Zimbabwe: Govt Urged to Leave Comez

FARMERS have urged the government to stop interfering in the setting up of the Commodity Exchange of Zimbabwe (Comez), insisting the process must be private sector-driven to ensure efficiency.

Comez was launched two years ago but has not operated because of bureaucracy, lack of co-ordination between various government bodies and poor funding.

Zimbabwe Commercial Farmers Union (ZCFU) president, Donald Khumalo, expressed dismay that there has not been activity on the market since the launch of Comez, a brainchild of the union and other private sector players.

"It [Comez] would be valuable to farmers, it will unlock the agricultural sector's potential while also delivering cost-effective solutions," he said.

A commodity exchange is an organised market place where trade, with or without the physical commodities, is funneled through a single mechanism, allowing for maximum effective competition among buyers and sellers.

For agricultural commodities, trading would be on the basis of warehouse receipts issued by the exchange operated or approved warehouses which guarantee quality and quantity of products.

Zanu PF last year resolved to take an active role in the exchange at its Annual National People's Conference held in Gweru, adding to the melee surrounding the much-anticipated exchange.

"Conference resolves that the party takes a leading role in the establishment of an Agricultural Commodity Exchange that should provide a vibrant market to drive the agriculture sector," reads part of the resolutions.

Industry and Commerce minister Welshman Ncube however, dismissed the idea saying progress would go on in accordance with a Cabinet resolution passed last year.

"What I know is that there is a Cabinet resolution for the setting up of the commodity exchange. How then can the party set up a state institution?" he said.

Benefits of the exchange for farmers are that it provides a platform for hedging and price discovery, an increased market, price transparency, risk mitigation, eliminating delayed payments to farmers.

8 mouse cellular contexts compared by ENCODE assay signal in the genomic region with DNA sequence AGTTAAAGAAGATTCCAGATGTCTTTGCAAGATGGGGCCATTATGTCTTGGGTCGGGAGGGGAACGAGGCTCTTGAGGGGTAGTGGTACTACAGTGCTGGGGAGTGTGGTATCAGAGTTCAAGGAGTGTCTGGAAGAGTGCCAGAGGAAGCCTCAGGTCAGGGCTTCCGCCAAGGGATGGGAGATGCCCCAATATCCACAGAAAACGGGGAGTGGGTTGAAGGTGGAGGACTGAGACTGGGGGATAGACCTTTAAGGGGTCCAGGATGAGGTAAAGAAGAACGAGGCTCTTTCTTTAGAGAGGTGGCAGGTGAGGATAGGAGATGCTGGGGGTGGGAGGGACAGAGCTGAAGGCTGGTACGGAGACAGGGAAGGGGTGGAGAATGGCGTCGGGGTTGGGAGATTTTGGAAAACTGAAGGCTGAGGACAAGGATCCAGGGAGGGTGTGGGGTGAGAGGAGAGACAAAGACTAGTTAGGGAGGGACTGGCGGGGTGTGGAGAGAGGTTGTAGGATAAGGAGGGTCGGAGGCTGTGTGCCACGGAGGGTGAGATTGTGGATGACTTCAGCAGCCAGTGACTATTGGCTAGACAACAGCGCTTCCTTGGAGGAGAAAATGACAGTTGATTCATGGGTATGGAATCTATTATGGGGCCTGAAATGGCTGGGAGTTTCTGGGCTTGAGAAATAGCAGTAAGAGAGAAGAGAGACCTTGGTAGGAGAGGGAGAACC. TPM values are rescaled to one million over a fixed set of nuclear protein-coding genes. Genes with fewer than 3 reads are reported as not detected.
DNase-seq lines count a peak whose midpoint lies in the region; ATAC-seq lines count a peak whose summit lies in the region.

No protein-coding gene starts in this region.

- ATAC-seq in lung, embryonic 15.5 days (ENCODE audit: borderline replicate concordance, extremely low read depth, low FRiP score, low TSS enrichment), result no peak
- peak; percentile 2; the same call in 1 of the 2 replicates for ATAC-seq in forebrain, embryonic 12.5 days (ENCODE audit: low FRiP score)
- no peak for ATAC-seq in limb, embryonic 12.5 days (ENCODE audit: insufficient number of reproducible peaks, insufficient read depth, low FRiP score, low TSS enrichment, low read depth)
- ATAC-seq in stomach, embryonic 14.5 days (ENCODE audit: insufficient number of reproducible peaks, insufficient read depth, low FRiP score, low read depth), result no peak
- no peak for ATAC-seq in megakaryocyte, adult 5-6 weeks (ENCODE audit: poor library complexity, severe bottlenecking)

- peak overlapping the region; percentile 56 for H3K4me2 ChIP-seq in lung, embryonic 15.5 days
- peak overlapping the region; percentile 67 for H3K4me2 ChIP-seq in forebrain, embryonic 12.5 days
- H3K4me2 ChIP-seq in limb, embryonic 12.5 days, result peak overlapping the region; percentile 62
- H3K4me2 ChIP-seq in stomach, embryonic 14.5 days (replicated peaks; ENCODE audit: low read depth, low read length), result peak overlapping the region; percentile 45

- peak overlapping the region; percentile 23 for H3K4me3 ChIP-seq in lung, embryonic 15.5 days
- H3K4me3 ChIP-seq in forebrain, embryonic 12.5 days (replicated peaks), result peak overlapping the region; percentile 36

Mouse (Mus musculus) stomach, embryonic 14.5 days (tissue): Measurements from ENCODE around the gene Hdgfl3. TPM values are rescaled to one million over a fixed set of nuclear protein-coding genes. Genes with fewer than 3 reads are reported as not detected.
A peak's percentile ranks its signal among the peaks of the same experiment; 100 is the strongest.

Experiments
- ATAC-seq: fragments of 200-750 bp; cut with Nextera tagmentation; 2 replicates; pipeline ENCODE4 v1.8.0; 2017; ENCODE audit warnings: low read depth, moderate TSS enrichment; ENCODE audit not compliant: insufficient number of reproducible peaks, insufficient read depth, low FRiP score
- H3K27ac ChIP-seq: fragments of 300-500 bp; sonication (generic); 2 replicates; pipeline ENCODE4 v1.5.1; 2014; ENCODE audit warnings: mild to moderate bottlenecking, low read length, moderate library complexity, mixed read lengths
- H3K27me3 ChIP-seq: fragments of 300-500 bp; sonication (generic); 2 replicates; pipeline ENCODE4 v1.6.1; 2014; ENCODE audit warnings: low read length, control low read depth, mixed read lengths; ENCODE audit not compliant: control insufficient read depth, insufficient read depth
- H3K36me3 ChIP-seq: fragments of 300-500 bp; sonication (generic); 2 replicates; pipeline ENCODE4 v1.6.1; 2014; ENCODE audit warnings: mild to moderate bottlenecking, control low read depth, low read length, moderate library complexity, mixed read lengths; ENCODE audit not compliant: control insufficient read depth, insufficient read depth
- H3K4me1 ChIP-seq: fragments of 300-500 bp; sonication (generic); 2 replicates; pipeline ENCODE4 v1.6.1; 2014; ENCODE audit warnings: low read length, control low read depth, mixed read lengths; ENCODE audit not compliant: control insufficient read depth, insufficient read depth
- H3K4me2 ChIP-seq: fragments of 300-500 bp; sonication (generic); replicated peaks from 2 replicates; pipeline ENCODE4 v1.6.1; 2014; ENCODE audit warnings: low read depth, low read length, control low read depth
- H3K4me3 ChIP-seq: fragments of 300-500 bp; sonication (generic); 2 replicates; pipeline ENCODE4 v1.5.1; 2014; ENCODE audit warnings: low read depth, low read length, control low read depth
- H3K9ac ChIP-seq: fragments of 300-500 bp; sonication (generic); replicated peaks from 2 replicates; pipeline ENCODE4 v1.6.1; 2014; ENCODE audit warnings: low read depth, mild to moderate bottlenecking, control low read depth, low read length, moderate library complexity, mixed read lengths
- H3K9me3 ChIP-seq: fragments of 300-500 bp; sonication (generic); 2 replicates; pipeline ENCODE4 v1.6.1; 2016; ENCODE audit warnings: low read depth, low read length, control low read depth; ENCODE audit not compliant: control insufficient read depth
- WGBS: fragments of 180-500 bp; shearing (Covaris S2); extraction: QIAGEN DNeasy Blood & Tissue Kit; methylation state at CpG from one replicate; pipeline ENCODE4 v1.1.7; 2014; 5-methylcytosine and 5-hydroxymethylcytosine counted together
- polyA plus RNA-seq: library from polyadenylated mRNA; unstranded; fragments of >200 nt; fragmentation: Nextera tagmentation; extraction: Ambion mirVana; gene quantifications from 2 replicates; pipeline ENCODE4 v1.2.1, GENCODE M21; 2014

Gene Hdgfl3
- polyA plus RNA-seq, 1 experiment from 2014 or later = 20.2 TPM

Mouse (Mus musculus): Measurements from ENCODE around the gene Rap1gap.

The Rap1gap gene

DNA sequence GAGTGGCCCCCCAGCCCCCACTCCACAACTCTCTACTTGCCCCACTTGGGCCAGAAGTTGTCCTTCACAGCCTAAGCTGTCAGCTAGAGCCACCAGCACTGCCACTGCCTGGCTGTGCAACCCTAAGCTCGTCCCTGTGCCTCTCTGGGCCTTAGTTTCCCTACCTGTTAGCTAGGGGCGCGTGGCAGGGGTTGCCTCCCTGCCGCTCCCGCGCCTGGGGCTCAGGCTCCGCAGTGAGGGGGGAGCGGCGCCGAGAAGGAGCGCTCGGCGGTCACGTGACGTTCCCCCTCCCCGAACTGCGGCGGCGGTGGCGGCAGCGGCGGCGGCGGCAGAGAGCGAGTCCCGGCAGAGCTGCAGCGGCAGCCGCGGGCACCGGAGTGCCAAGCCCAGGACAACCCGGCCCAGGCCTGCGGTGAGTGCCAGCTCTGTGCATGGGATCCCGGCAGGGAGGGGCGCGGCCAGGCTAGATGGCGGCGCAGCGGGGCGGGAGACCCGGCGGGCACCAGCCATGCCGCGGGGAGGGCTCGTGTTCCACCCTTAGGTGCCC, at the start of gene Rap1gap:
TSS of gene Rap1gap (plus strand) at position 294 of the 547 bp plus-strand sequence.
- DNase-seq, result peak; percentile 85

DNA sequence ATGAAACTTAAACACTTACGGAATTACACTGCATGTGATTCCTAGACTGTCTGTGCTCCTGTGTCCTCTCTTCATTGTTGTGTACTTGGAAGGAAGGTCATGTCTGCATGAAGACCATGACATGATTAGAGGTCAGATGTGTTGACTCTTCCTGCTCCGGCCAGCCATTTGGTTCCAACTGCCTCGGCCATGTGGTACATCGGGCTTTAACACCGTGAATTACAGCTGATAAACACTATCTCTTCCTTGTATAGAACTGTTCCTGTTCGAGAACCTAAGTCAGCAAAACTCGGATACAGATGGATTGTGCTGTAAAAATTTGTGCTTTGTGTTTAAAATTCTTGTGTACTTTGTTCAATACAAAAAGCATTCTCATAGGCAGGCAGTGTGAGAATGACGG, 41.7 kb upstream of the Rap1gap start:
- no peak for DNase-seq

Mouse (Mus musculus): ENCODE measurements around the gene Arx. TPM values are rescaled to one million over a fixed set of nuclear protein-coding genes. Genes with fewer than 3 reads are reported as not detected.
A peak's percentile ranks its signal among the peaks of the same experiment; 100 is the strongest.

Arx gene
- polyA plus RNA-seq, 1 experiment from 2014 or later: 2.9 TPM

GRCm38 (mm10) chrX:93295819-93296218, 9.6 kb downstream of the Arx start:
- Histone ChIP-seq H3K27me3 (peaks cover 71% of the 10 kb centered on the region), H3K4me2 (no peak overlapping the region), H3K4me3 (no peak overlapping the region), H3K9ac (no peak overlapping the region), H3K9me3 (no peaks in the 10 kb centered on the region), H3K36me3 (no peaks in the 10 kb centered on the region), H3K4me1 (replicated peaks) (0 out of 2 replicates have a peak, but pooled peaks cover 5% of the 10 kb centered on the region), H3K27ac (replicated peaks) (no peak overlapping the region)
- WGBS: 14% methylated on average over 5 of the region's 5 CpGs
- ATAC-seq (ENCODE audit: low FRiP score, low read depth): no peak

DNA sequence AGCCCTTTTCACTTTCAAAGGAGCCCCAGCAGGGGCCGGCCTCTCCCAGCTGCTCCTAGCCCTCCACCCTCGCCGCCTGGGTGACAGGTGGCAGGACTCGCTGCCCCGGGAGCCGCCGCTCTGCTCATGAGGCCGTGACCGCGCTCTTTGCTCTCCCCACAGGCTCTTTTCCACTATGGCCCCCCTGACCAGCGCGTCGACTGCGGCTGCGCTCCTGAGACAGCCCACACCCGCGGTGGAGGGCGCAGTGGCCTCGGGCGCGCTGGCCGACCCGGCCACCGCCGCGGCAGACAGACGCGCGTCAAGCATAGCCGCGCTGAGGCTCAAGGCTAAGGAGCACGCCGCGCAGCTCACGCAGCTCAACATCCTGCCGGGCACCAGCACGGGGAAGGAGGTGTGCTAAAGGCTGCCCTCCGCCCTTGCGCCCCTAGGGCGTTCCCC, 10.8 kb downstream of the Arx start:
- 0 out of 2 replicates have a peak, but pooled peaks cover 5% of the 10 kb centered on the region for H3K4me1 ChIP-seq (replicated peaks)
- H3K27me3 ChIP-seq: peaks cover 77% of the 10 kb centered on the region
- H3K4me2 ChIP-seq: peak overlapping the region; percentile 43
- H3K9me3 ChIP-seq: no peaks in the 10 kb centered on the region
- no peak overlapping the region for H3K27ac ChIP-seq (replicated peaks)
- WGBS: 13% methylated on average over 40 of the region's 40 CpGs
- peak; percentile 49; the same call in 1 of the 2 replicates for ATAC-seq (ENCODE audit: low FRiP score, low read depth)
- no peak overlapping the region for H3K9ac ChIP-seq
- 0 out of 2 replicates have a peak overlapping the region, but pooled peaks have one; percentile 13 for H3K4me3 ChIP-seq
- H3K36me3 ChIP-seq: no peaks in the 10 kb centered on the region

It also eliminates the need to use title deeds as security for financing grain production. The exchange would also maintain a system of surveillance, where experts monitor market player's behaviour in order to hedge against manipulation, speculation and other malpractices.

Commercial Farmers Union (CFU) vice-president, Peter Steyl, said the exchange was an efficient method of providing value for products delivered by farmers. He also said the process was supposed to be driven by the private sector to make it efficient.

"We had one which was very useful for farmers about 10 years ago, but it shut down," he said.

"This one [exchange] should be private enterprise-driven without need for government involvement."

The preceding exchange, termed the Zimbabwe Agricultural Commodities Exchange folded in 2001 after the Grain Marketing Board (GMB) was granted a monopoly to purchase wheat and maize.

Market distortions became prevalent as the GMB set the maximum buying and selling prices. Farmers faced problems ranging from poor pricing, vague market signs, delayed or no payment at all despite crop delivery and major challenges of contract farming.

In his budget statement last year, Finance minister Tendai Biti urged relevant parties to set aside administrative "jealousies" and make the exchange a reality.

Exchange promotes market sanity: Robertson

Independent economic analyst, John Robertson, said the exchange would be a good mechanism for bringing about discipline in the market.

It would best serve the interests of competent people farming the land, he said.

"The ministries must back off, there is no need for officials trying to regulate things, they should simply set the rules and stand aside. this should be a private sector-driven process," said Robertson.

"There isn't need for government involvement. all this interference is slowing it down."

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